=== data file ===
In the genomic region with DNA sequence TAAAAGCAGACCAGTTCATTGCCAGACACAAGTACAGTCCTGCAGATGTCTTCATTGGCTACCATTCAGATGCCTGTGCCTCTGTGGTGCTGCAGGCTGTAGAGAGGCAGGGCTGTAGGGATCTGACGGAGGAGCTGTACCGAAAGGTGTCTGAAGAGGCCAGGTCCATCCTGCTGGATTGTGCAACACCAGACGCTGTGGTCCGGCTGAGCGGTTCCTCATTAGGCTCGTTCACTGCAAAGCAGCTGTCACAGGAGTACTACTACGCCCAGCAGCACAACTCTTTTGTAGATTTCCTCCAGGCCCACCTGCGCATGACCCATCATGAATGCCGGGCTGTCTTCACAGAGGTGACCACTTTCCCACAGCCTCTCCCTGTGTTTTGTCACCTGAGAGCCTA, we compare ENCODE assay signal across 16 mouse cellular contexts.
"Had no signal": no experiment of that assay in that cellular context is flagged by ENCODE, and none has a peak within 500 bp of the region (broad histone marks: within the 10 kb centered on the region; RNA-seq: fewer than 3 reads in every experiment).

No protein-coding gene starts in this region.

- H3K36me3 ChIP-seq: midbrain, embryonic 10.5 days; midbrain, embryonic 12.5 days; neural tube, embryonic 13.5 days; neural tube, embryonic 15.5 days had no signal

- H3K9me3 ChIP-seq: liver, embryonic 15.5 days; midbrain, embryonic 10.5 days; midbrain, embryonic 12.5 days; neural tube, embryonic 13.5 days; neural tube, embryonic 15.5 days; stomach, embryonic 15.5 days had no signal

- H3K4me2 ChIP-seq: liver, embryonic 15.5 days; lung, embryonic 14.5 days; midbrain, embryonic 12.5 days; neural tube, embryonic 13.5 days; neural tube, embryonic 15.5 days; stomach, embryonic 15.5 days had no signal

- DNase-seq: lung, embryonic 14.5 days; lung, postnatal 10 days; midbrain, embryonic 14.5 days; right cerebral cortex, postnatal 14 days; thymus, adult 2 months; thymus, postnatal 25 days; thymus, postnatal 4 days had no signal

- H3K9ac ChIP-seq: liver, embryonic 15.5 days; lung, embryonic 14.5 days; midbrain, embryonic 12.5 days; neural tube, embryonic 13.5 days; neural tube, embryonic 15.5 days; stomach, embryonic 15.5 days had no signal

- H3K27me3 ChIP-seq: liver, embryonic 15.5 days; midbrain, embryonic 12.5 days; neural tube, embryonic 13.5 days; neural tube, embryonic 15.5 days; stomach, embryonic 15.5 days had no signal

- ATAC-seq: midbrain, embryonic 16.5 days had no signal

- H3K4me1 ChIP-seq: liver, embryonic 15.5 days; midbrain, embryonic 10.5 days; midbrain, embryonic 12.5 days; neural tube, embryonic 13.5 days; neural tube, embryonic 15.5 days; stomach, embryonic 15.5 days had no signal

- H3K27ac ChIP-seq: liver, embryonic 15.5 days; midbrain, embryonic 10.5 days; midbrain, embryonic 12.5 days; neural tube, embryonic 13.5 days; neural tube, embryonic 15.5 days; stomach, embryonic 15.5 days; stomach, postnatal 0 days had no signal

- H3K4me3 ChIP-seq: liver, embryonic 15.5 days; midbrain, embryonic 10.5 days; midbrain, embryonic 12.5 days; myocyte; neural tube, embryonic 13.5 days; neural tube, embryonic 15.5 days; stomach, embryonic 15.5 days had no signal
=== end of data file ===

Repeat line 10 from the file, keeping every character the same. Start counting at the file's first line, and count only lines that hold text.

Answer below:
- ATAC-seq: midbrain, embryonic 16.5 days had no signal